Partitioning of Temporal Tables in SQL Server 2016


 

Microsoft SQL Server 2016 introduces system-versioned temporal tables, which allow for automatically keeping a history of data changes in a separate history table and to retrieve the status of your data at any time in the past. Here I don’t want to go into all the gory details of their implementation. See the relevant BOL pages https://msdn.microsoft.com/en-US/library/dn935015.aspx or http://blogs.technet.com/b/dataplatforminsider/archive/2016/01/11/effortlessly-analyze-data-history-using-temporal-tables.aspx for an exhaustive description of temporal tables.

 

In this Blog I just want to show how table partitioning affects temporal tables. Like any other table, temporal tables can be partitioned (at least, if you are running on Enterprise Edition of SQL Server). In order to partition a temporal table while creating the table, simply add the ON (<partition scheme>) clause to the CREATE TABLE statement, e.g.

 

CREATE TABLE MyTemporalTable (

  Id int PRIMARY KEY,

  Data nvarchar(1000) NULL,

  ValidFrom datetime2 GENERATED ALWAYS AS ROW START,

  ValidTo datetime2 GENERATED ALWAYS AS ROW END,

  PERIOD FOR SYSTEM_TIME (ValidFrom, ValidTo)

) ON MyPartScheme (Id)

WITH (SYSTEM_VERSIONING = ON)

 

But note, when doing so, the partitioning column has to be part of the primary key that has to be specified with each temporal table. If you do not explicitly specify a name for the history table, one will be generated automatically for you with the name MSSQL_TemporalHistoryFor_nnnn, where nnnn is the object ID of the temporal table. And, this history table is going to be partitioned the same way as the underlying temporal table, i.e. using the same partitioning column and the same partition scheme and function. But, having more than one table partitioned using the same partition function is not a good practice, since every Merge or Split operation on the partition function affects both tables at the same time and may cause undesired data movements if you do not pay attention to it. Therefore, I strongly advise not to partition a temporal table while creating it together with the associated history table. And, by the way, I do not see any good reason for partitioning the temporal table and its history table on the very same column and using the same partition scheme and function, since both tables serve different purposes.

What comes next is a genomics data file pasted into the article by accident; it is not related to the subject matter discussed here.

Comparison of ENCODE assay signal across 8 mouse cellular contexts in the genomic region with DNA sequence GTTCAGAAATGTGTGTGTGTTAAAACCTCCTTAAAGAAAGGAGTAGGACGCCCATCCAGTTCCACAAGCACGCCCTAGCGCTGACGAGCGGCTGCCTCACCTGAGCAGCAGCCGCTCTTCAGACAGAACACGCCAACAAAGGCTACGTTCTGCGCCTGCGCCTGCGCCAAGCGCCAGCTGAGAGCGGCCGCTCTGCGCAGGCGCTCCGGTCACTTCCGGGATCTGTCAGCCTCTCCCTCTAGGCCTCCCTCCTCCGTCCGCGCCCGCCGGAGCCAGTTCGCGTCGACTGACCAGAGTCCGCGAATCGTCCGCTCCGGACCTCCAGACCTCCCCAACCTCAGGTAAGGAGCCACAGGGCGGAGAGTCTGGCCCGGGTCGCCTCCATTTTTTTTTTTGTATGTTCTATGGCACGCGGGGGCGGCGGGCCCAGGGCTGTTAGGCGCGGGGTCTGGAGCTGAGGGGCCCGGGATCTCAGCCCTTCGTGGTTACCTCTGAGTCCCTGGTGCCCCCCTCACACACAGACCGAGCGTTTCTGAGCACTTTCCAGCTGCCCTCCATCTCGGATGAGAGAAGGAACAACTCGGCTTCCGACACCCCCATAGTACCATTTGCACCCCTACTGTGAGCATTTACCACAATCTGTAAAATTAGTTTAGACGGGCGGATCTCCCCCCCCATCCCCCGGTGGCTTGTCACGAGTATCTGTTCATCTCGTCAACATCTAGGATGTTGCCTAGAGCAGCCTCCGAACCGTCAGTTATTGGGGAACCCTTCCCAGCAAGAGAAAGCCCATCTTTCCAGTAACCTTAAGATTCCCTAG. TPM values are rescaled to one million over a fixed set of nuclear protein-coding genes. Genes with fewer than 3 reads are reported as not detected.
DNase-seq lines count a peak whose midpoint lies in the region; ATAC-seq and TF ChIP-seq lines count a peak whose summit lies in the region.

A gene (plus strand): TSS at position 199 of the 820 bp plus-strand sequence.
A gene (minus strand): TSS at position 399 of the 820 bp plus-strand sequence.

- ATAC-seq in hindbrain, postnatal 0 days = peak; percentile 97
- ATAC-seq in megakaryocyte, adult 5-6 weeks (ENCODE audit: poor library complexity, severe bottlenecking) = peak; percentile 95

Partitioning the Temporal Table